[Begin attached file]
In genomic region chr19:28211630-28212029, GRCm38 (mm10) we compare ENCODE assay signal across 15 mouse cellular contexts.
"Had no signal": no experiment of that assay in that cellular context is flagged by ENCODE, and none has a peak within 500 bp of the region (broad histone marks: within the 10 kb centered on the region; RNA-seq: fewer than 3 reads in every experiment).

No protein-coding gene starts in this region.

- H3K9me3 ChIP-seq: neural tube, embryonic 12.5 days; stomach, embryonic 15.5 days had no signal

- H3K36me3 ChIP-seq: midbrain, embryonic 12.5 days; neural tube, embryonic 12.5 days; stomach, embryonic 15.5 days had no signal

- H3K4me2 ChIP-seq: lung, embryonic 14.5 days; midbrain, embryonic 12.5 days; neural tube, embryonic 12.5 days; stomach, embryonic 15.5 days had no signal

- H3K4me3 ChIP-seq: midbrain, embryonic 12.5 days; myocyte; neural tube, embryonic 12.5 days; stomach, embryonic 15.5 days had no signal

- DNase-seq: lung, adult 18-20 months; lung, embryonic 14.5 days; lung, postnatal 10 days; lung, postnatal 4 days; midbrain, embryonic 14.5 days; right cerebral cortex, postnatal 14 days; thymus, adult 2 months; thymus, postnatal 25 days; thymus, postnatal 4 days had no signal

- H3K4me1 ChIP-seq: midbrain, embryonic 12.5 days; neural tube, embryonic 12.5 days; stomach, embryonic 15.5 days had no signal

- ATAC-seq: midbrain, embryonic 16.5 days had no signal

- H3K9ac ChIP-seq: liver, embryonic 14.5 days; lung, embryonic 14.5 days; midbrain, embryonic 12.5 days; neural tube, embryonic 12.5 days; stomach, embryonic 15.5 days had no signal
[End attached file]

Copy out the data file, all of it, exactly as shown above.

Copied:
In genomic region chr19:28211630-28212029, GRCm38 (mm10) we compare ENCODE assay signal across 15 mouse cellular contexts.
"Had no signal": no experiment of that assay in that cellular context is flagged by ENCODE, and none has a peak within 500 bp of the region (broad histone marks: within the 10 kb centered on the region; RNA-seq: fewer than 3 reads in every experiment).

No protein-coding gene starts in this region.

- H3K9me3 ChIP-seq: neural tube, embryonic 12.5 days; stomach, embryonic 15.5 days had no signal

- H3K36me3 ChIP-seq: midbrain, embryonic 12.5 days; neural tube, embryonic 12.5 days; stomach, embryonic 15.5 days had no signal

- H3K4me2 ChIP-seq: lung, embryonic 14.5 days; midbrain, embryonic 12.5 days; neural tube, embryonic 12.5 days; stomach, embryonic 15.5 days had no signal

- H3K4me3 ChIP-seq: midbrain, embryonic 12.5 days; myocyte; neural tube, embryonic 12.5 days; stomach, embryonic 15.5 days had no signal

- DNase-seq: lung, adult 18-20 months; lung, embryonic 14.5 days; lung, postnatal 10 days; lung, postnatal 4 days; midbrain, embryonic 14.5 days; right cerebral cortex, postnatal 14 days; thymus, adult 2 months; thymus, postnatal 25 days; thymus, postnatal 4 days had no signal

- H3K4me1 ChIP-seq: midbrain, embryonic 12.5 days; neural tube, embryonic 12.5 days; stomach, embryonic 15.5 days had no signal

- ATAC-seq: midbrain, embryonic 16.5 days had no signal

- H3K9ac ChIP-seq: liver, embryonic 14.5 days; lung, embryonic 14.5 days; midbrain, embryonic 12.5 days; neural tube, embryonic 12.5 days; stomach, embryonic 15.5 days had no signal